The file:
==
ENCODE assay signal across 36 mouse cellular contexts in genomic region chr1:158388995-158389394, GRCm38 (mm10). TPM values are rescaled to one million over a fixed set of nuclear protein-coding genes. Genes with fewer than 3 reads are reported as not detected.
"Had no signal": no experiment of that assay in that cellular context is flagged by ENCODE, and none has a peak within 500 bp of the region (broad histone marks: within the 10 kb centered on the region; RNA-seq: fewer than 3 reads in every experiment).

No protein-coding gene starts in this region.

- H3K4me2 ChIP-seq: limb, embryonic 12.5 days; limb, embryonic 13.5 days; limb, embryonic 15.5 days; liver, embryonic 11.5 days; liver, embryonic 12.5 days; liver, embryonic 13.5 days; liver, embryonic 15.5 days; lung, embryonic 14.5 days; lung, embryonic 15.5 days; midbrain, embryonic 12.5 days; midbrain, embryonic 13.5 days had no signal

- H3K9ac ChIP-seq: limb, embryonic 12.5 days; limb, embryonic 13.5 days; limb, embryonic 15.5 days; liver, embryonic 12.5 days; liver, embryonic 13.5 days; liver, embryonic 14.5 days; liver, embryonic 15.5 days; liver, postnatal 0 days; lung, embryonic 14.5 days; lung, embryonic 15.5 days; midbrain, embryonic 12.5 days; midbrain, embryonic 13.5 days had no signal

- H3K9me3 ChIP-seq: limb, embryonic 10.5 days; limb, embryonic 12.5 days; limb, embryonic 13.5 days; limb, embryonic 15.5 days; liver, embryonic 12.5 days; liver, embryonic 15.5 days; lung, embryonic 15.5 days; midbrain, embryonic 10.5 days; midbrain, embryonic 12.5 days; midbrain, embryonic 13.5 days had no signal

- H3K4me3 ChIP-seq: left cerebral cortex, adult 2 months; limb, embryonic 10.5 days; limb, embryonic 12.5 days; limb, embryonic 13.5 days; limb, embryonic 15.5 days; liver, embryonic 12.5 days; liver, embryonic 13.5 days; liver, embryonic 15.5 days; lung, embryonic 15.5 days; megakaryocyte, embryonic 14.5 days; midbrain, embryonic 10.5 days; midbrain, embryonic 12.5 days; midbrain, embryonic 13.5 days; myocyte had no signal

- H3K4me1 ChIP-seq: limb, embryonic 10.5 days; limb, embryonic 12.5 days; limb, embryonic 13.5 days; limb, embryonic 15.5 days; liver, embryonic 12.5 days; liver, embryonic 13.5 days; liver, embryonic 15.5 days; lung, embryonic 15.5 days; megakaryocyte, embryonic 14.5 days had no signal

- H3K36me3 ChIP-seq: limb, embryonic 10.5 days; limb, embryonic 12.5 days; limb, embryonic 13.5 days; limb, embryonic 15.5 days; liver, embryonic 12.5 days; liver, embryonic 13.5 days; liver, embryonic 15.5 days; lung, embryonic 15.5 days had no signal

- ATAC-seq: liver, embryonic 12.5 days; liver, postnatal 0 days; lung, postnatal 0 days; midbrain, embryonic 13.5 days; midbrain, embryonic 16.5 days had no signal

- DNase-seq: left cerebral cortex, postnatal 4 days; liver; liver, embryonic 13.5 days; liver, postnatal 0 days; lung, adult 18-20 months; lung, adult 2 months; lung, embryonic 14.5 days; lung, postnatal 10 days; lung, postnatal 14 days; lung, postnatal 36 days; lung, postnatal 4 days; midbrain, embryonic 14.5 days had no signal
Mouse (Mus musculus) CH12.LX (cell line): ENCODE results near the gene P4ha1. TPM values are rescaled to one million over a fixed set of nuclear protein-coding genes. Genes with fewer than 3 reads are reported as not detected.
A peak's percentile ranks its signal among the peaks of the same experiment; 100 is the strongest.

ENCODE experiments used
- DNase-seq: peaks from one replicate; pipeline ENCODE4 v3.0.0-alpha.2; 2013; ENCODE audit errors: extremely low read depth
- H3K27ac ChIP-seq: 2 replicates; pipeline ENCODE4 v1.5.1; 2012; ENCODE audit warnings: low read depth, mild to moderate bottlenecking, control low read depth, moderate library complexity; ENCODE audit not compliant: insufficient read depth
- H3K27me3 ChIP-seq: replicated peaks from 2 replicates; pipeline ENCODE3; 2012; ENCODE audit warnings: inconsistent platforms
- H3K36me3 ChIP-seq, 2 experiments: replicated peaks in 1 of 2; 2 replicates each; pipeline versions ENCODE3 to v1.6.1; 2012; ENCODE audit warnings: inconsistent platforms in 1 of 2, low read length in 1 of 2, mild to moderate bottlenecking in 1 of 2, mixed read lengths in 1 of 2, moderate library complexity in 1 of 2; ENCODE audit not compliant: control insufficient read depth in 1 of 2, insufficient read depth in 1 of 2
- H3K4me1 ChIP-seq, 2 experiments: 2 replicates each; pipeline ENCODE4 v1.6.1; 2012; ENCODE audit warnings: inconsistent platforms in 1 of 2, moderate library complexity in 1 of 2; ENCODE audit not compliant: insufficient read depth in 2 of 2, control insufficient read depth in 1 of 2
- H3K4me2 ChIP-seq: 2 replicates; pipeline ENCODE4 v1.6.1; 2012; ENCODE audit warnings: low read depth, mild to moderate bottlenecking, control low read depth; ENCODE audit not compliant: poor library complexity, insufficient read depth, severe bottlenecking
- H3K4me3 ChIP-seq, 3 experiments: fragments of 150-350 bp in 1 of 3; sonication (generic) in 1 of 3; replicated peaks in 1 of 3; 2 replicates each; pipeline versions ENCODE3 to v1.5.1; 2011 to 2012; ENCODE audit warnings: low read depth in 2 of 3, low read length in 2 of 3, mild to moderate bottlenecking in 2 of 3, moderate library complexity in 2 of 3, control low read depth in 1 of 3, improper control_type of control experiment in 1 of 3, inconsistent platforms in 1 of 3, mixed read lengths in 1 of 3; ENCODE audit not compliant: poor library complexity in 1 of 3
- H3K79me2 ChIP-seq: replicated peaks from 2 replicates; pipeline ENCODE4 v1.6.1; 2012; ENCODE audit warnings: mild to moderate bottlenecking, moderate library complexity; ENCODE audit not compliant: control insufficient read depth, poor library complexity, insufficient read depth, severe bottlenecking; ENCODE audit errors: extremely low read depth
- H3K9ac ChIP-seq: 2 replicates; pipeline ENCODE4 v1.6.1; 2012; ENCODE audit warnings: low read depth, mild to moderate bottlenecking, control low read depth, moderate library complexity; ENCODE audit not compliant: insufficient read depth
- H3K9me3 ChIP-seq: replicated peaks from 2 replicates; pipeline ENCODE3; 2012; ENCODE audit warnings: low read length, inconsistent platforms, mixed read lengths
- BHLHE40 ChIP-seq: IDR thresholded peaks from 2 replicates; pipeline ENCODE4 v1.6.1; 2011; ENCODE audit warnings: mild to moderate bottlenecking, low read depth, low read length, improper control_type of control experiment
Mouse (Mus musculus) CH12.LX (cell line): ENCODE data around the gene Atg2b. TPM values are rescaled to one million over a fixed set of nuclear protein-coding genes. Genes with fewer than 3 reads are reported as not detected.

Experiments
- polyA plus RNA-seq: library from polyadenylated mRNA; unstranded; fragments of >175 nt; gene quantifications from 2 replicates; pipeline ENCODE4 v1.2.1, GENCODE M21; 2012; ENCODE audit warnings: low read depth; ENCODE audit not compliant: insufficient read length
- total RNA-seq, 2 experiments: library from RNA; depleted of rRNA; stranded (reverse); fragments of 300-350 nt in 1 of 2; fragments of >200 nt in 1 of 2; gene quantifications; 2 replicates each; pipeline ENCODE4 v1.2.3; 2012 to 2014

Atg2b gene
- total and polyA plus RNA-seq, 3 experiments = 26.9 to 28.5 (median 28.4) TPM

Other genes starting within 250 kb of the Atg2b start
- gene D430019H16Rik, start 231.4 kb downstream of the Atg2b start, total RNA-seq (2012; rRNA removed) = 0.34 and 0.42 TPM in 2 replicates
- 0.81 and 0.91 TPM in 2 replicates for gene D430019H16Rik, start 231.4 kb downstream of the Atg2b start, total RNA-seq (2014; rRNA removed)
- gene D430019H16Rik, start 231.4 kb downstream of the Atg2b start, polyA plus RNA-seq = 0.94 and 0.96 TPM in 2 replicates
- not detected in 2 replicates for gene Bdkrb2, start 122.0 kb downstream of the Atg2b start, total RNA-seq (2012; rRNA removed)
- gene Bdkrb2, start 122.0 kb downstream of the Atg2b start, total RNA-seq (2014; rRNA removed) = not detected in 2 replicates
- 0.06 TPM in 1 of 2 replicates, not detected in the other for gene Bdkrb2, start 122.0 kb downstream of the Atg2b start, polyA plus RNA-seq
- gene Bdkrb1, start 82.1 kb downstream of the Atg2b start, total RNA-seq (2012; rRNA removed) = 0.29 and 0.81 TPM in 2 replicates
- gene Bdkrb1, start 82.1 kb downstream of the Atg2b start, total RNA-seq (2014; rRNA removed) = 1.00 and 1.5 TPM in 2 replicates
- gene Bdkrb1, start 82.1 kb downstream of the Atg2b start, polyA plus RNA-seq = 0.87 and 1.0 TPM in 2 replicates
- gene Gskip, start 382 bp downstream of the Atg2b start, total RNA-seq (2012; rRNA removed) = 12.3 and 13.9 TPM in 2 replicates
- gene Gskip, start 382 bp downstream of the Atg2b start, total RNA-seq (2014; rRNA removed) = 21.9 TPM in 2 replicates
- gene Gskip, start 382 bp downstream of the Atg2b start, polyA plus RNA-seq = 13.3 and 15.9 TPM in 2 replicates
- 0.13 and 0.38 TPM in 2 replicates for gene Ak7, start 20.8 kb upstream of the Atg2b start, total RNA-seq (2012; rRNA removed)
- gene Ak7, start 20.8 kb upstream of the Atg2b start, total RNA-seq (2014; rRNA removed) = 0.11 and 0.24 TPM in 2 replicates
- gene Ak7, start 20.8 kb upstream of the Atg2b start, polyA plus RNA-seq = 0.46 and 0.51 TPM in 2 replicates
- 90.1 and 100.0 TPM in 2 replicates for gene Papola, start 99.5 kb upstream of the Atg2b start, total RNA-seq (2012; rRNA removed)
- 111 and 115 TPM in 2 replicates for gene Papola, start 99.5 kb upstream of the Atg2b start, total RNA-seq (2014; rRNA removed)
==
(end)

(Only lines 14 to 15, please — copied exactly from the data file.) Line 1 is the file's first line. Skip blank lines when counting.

ENCODE experiments used
- DNase-seq: peaks from one replicate; pipeline ENCODE4 v3.0.0-alpha.2; 2013; ENCODE audit errors: extremely low read depth